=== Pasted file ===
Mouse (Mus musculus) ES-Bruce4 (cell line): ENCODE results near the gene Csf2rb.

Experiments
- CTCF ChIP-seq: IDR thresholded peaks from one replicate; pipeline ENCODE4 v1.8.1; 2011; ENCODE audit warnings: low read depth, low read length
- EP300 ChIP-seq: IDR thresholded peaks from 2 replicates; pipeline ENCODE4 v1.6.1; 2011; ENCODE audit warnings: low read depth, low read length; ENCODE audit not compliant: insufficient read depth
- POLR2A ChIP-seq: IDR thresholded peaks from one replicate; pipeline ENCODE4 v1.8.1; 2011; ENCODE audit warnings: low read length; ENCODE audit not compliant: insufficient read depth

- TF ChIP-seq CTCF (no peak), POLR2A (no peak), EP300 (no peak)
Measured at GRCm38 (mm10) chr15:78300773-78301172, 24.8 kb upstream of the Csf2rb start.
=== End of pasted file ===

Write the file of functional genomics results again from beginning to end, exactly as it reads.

Mouse (Mus musculus) ES-Bruce4 (cell line): ENCODE results near the gene Csf2rb.

Experiments
- CTCF ChIP-seq: IDR thresholded peaks from one replicate; pipeline ENCODE4 v1.8.1; 2011; ENCODE audit warnings: low read depth, low read length
- EP300 ChIP-seq: IDR thresholded peaks from 2 replicates; pipeline ENCODE4 v1.6.1; 2011; ENCODE audit warnings: low read depth, low read length; ENCODE audit not compliant: insufficient read depth
- POLR2A ChIP-seq: IDR thresholded peaks from one replicate; pipeline ENCODE4 v1.8.1; 2011; ENCODE audit warnings: low read length; ENCODE audit not compliant: insufficient read depth

- TF ChIP-seq CTCF (no peak), POLR2A (no peak), EP300 (no peak)
Measured at GRCm38 (mm10) chr15:78300773-78301172, 24.8 kb upstream of the Csf2rb start.